Like the match really – QPR first half Sheff Wed second. The away end was buzzing during the first half with plenty of signing and raucous celebrations when the goal went in. If Patrick Agyemang’s shot had rolled in instead of against the post I’m not sure you would have kept the roof on the place with several R’s fans already surging forward in celebration as the ball rolled towards the goal. Sadly the switch in the direction of play and the turn around in the scoreline brought that to a juddering halt and in fact many QPR fans elected to head for an early train midway through the second half. That was the cue for the home fans, so nervous during the first half, to kick into gear during the second, and there was plenty of noise coming from the home stands by the end – possibly contributing to the widespread losing of tempers by the corner flag at the end of the game.
4 – Travelling support
For the second time in a week more than 1000 QPR fans travelled north for an away game and for the first hour or so they were in terrific voice. A gang of Rangers up at the back sang loud and proud during the first half and really did the club proud with their backing of the team. Travelling in such numbers, so often, when away performances are dire, is to everybody’s credit and long may it continue. Sad o see so many leaving so early, but with many taking their chances and booking the 1727 train home that was understandable, especially with the team giving up early as well.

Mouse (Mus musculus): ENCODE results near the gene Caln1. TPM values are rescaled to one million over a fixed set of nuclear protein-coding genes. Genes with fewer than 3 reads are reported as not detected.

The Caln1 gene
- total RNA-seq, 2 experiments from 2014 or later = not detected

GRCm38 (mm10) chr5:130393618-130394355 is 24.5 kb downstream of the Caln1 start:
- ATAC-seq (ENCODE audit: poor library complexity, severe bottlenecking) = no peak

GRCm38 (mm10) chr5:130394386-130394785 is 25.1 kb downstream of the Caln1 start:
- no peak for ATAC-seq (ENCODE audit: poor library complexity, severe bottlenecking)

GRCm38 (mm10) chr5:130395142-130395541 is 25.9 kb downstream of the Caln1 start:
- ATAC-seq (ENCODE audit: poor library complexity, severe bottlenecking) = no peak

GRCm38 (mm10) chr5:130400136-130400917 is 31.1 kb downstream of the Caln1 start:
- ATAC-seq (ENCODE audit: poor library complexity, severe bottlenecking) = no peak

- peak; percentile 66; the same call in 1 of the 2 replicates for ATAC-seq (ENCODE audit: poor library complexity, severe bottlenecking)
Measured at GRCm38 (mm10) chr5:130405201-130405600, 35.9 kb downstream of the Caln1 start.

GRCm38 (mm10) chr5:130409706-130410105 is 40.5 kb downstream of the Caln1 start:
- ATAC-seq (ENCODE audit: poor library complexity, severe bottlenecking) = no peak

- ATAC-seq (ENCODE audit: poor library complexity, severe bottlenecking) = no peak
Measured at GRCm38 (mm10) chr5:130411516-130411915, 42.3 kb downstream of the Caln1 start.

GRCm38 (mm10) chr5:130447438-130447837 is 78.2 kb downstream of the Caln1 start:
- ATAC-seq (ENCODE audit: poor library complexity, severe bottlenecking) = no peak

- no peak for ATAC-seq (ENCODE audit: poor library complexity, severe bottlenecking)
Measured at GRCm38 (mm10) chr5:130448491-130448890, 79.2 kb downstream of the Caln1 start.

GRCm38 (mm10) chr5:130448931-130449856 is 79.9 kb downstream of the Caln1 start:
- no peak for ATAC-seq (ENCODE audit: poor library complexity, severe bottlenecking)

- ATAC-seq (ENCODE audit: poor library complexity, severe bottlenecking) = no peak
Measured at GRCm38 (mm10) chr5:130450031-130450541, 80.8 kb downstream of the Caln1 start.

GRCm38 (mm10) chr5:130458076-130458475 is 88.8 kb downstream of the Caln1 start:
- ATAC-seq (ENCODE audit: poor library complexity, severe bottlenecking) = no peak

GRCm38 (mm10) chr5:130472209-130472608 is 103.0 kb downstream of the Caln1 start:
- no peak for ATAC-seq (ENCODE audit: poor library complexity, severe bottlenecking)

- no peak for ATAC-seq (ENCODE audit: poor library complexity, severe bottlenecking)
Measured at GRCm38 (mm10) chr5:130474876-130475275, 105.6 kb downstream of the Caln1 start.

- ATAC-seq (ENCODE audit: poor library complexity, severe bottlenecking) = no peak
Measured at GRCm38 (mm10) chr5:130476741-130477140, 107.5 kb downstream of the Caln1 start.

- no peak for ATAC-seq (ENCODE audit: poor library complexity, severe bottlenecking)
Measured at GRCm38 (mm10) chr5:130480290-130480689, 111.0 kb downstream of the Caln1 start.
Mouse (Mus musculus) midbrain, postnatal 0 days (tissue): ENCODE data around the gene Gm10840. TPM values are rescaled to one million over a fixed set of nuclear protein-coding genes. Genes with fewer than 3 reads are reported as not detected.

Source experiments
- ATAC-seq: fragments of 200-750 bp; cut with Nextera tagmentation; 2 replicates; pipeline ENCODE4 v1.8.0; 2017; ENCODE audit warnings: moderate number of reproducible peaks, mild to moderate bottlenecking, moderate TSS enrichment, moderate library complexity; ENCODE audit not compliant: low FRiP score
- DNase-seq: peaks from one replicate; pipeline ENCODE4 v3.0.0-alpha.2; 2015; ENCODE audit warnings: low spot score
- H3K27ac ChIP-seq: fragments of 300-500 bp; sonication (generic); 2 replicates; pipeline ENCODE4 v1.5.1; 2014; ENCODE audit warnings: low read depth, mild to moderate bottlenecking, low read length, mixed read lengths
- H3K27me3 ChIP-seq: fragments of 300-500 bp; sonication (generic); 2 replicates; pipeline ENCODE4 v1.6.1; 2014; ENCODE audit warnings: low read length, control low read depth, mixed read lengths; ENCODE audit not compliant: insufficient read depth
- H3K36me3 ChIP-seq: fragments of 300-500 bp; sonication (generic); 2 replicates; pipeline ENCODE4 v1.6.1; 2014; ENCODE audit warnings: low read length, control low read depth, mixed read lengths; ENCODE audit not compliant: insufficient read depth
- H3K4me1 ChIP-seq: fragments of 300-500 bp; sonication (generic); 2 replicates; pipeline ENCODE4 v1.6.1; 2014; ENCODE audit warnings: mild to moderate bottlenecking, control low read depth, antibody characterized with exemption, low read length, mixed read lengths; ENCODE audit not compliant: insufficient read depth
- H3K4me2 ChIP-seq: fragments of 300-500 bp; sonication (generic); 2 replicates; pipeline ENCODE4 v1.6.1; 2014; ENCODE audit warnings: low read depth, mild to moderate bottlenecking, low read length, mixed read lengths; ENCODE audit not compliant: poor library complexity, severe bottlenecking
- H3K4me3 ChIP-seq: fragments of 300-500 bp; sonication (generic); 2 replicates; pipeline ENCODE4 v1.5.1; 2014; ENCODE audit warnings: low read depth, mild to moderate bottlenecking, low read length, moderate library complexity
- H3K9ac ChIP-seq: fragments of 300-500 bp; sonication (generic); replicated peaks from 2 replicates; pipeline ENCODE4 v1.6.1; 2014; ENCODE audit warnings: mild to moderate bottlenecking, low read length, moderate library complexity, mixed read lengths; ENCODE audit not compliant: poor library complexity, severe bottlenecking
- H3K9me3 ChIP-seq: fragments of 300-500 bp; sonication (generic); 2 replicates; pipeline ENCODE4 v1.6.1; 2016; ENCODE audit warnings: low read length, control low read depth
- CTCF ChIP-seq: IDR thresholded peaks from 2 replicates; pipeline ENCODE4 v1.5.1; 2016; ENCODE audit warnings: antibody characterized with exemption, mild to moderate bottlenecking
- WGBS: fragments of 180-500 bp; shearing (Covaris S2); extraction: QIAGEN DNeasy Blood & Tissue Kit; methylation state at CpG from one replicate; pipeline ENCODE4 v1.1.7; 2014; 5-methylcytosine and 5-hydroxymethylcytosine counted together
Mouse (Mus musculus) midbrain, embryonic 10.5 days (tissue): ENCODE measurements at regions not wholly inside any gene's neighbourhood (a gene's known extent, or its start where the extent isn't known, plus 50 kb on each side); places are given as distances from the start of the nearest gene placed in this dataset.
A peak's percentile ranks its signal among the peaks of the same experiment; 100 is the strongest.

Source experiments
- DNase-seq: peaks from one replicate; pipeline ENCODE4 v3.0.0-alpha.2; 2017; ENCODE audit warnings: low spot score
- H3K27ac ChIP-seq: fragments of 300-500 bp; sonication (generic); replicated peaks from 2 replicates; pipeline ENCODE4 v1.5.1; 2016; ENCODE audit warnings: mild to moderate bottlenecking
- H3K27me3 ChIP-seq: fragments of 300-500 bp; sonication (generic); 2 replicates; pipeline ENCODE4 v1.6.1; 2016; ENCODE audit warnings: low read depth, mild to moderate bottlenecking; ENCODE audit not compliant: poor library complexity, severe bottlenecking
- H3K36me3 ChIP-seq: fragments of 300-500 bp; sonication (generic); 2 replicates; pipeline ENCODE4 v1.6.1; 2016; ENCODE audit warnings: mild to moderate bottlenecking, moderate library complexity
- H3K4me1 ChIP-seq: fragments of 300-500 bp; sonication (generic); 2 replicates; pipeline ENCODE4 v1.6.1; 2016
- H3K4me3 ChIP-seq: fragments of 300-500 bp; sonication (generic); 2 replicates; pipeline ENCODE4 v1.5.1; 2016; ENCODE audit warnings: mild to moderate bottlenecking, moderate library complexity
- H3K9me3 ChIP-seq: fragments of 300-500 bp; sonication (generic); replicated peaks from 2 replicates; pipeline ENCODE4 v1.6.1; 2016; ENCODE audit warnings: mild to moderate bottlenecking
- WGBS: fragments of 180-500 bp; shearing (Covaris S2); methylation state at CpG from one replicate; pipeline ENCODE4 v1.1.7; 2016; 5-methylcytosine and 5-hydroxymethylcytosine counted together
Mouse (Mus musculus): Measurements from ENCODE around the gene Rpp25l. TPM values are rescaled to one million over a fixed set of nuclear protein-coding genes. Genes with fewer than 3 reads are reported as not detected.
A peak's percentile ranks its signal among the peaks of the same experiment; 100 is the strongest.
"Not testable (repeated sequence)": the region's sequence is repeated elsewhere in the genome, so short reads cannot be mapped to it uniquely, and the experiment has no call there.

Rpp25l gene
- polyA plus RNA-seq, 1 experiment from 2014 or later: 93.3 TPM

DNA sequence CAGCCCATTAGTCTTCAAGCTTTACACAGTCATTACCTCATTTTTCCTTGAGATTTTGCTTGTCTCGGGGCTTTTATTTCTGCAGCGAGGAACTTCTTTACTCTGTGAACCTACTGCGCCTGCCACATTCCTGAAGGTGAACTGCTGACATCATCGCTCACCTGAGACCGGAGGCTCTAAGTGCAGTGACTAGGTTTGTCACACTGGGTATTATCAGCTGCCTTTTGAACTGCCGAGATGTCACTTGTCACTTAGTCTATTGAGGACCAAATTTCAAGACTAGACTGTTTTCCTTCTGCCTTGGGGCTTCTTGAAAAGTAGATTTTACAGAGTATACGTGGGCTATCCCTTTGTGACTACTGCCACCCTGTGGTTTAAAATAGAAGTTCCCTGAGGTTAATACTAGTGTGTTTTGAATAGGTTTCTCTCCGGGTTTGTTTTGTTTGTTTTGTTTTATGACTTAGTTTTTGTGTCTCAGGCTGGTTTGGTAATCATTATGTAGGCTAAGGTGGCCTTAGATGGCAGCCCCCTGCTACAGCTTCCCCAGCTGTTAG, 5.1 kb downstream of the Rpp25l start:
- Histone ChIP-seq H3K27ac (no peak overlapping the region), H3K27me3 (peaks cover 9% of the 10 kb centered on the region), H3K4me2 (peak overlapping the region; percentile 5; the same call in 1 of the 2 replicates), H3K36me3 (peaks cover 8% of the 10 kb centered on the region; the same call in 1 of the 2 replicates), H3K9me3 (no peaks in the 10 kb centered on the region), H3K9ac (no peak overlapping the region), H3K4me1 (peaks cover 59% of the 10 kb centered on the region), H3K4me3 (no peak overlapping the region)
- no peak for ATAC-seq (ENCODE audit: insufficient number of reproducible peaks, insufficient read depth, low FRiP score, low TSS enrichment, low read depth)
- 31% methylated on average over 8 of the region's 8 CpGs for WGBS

5 – The Ground
It took a deep bath and nine or ten sessions in the shower but I just about managed to get the dirty, soulless, corporate Ricoh Arena out of my system by the time we arrived at Hillsborough on Saturday and what a fantastic, refreshing change it was to be in a proper old football stadium after 90 minutes in a place more fit for use as a spare tractor parts warehouse on Wednesday. Right from the moment you step off the tram and walk down to the Leppings Lane turnstiles you feel like you’re at a proper football stadium, with history and tradition and atmosphere. The concourse area may be dingy, and two points knocked off for not serving beer to away fans despite no recent history of trouble from QPR in these parts and no ill effects of drinking when beer was provided before the Sheff Utd game in January, but it at least looks like it’s finished, unlike at Coventry, and you can’t see into the toilets from the stairs up o the seats, unlike at Coventry.
Once upstairs the view of the pitch is excellent, not quite as excellent6 as Bramall Lane with two posts either side of the goal obstructing the view, but superb all the same and all the memories of our promotion came flooding back as a decent following from West London struck up in full voice that echoed around the cavernous old stand with a satisfying volume. Afterwards, straight back out and onto a good form of public transport. My goodness after Coventry City this really was a breath of fresh air. The huge side stands at Hillsborough and giant kop behind the far goal make it an amazing theatre to play football in and unlike new grounds like the Ricoh it’s perfectly possible to get a good atmosphere going even when the crowd only fills half the seats. Certainly the two grounds in Sheffield remain firm favourites of mine – football grounds as they should be.
6- The Journey